Kirsten Kelmelis

Grant Type

Dissertation Fieldwork Grant

Institutional Affiliation

Pennsylvania State U.

Grant number

Gr. 9604

Approve Date

April 13, 2018

Project Title

Kelmelis, Kirsten S., Pennsylvania State U., University Park, PA - To aid research on 'Modeling Variation in Well-Being in Urban and Rural Skeletal Samples from Medieval Denmark,' supervised by Dr. James Wood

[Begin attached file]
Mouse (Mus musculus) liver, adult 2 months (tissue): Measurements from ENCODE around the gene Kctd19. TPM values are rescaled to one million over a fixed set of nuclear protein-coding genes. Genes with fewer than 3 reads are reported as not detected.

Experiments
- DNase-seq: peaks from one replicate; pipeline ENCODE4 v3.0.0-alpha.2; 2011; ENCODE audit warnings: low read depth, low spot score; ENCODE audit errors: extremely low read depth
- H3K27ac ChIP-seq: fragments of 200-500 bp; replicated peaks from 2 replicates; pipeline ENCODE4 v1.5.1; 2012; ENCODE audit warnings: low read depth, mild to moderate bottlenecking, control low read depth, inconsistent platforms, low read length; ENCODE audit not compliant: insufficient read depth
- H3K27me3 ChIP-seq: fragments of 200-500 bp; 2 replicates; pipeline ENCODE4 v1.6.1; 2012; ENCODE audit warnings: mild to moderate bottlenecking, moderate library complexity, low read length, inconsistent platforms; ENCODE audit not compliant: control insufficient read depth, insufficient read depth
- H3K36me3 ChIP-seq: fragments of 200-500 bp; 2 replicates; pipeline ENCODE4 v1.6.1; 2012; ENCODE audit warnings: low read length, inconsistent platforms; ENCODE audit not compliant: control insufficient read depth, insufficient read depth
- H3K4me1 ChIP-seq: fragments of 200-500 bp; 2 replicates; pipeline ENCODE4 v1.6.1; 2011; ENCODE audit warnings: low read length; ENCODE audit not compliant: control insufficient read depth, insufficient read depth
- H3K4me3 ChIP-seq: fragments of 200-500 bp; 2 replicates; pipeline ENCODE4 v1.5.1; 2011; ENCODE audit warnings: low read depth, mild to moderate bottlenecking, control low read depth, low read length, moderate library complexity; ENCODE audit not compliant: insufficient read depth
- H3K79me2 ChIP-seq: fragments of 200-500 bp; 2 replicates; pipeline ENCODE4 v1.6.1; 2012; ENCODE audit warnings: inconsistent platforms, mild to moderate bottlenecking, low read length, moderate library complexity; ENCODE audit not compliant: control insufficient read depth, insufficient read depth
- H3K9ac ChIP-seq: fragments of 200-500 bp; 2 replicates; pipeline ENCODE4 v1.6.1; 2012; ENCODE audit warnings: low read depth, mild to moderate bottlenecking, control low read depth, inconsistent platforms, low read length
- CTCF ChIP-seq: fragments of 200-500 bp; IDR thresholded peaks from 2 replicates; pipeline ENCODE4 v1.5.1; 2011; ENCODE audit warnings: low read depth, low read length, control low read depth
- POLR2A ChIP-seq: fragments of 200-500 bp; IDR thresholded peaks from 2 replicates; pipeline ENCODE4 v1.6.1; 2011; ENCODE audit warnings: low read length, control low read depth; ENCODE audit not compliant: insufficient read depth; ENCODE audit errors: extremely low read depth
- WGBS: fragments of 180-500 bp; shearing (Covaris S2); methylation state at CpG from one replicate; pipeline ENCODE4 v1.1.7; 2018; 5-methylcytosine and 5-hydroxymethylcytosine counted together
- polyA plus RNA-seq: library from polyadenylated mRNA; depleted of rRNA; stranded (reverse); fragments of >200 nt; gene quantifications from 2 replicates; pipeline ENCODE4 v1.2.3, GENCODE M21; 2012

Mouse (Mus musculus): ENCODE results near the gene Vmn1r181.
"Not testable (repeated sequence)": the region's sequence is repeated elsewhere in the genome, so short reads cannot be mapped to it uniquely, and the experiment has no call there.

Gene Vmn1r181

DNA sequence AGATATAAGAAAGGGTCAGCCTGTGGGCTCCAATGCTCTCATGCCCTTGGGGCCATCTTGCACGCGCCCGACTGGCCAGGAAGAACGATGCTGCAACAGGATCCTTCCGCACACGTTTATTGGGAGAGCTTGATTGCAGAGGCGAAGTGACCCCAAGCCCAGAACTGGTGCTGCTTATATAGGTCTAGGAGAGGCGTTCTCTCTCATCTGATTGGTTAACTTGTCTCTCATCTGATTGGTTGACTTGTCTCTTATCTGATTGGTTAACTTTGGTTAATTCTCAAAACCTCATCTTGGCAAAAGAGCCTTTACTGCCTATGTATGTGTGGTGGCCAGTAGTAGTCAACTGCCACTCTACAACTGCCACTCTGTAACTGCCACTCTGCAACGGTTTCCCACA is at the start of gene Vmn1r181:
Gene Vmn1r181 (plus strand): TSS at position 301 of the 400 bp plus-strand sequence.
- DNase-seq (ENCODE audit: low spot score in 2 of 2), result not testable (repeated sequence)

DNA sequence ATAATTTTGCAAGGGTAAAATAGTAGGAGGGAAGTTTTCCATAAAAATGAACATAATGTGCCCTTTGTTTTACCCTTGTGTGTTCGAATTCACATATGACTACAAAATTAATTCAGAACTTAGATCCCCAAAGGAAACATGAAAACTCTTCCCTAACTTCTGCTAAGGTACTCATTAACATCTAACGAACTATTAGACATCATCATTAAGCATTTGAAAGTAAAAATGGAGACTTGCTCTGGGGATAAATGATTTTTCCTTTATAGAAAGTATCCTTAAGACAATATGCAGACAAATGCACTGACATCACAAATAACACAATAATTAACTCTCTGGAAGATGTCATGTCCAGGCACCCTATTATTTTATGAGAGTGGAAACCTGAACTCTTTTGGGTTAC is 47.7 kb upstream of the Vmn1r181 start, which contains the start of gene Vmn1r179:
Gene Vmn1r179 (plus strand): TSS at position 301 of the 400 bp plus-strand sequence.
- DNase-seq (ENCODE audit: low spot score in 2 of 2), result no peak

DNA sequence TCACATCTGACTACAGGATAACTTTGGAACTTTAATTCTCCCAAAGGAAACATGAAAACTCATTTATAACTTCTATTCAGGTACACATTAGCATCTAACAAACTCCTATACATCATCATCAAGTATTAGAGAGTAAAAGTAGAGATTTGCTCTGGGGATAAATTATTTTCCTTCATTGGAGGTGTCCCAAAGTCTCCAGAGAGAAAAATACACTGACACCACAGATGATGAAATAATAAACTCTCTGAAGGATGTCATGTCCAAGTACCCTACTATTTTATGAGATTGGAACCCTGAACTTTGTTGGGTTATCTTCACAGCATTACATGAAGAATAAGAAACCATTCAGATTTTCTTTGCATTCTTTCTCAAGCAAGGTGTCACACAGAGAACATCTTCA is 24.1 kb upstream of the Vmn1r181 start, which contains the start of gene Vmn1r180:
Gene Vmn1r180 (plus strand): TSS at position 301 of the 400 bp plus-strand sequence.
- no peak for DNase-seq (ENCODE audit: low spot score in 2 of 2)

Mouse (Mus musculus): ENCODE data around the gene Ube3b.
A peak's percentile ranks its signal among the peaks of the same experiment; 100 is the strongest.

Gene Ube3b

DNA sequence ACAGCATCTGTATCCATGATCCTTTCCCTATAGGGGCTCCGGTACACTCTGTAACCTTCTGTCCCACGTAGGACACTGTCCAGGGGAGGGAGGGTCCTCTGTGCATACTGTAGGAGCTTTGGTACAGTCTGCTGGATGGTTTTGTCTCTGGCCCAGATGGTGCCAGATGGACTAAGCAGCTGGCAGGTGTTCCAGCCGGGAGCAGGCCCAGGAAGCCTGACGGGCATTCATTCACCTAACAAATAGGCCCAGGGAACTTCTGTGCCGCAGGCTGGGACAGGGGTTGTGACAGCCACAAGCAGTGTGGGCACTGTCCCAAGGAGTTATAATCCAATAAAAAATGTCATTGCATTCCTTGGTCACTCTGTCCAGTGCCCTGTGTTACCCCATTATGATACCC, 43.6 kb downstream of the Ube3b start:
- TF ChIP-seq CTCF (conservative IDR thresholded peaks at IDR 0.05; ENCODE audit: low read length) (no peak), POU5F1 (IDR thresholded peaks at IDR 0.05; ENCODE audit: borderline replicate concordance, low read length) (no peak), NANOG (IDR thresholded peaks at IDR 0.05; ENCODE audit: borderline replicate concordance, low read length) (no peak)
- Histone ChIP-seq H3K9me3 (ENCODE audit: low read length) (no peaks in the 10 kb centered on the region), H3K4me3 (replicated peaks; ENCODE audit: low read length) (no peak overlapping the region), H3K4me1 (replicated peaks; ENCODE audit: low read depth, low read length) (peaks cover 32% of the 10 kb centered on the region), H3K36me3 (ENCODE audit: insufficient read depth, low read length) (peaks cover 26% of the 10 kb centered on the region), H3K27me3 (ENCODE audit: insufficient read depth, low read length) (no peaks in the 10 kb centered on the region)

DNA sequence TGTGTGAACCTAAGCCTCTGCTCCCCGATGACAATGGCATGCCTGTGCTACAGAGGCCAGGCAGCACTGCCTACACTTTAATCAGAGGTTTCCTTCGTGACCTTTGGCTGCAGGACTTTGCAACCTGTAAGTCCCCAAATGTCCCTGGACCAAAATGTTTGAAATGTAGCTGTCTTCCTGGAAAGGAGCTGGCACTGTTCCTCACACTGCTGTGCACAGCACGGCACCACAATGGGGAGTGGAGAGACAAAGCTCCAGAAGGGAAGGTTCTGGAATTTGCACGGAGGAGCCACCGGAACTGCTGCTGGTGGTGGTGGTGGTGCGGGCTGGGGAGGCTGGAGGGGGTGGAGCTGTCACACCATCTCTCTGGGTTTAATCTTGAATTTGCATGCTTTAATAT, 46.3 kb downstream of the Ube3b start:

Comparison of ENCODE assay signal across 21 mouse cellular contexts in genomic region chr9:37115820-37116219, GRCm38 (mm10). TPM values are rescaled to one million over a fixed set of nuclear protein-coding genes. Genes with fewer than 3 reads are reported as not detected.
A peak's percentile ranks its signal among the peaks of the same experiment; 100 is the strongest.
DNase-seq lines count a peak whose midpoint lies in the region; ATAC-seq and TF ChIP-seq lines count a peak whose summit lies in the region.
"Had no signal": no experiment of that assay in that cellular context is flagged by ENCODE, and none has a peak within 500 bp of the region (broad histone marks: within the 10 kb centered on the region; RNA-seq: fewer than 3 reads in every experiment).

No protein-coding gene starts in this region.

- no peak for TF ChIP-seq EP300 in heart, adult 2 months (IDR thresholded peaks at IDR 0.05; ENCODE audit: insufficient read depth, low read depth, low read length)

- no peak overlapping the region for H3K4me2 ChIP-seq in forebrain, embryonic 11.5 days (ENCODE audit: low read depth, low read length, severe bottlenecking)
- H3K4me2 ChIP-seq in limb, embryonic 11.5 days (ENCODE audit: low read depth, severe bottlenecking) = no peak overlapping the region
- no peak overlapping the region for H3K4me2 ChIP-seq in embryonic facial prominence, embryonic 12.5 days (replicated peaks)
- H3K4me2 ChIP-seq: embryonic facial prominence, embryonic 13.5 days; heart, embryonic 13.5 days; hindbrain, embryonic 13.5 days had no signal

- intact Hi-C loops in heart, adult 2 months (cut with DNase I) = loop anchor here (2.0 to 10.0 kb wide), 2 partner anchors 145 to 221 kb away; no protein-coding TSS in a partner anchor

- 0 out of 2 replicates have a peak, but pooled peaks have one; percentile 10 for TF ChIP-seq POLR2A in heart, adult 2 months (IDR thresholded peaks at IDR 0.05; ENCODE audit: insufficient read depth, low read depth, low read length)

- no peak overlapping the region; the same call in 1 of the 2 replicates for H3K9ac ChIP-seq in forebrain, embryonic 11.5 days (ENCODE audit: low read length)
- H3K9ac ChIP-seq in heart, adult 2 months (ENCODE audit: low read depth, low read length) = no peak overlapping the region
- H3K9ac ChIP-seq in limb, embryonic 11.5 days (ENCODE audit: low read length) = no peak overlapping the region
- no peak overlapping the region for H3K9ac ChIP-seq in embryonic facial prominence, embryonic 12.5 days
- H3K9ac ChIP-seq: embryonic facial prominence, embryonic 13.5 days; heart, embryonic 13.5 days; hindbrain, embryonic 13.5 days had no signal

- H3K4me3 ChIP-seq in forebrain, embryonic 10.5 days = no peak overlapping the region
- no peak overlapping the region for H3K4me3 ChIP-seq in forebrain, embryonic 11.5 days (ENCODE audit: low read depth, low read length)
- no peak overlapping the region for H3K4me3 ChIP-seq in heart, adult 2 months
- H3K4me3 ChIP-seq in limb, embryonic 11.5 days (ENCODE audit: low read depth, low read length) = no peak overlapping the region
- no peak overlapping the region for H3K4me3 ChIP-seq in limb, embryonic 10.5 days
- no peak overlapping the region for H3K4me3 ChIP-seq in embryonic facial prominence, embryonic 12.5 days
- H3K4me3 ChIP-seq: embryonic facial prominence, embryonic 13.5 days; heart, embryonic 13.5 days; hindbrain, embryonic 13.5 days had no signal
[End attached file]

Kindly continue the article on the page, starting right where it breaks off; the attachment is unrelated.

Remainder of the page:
Preliminary abstract: In paleodemography, urbanization has been viewed as detrimental to well-being for human populations, as the formation of urban centers led to unsanitary living conditions, food shortages, and infectious diseases. However, the reconstruction of past well-being is complicated by the practical constraints of poor preservation, lack of cultural context, and small sample size, as well as the theoretical challenges of heterogeneous frailty and selective mortality. This project will study osteological differences in well-being among urban and rural populations from northern Denmark using three representative skeletal samples in a maximum likelihood modeling framework to account for the important issues of heterogeneous frailty and selective mortality in death assemblages. Skeletal samples from Ole Worms Gade, Sejet, and Øm Kloster represent a regional sample of medieval-early modern (ca. 1050-1536 AD) preindustrial people near the city of Horsens that experienced different population densities and social settings, which I hypothesize will be observed in skeletal variations of lesions indicating frailty and selectivity within and across samples. As well-being can be remarkably diverse both within and across populations, I will use multiple skeletal markers of stress and non-specific infection that develop in childhood to disentangle individual and group level differences and assess how well-being interacts with infections that manifest on the skeleton in later years, such as leprosy, tuberculosis, treponematosis, and periodontal disease. As a study focused on past health, this project will contribute to a broader understanding of how individual well-being varies across time and space, and how those differences are related to population dynamics.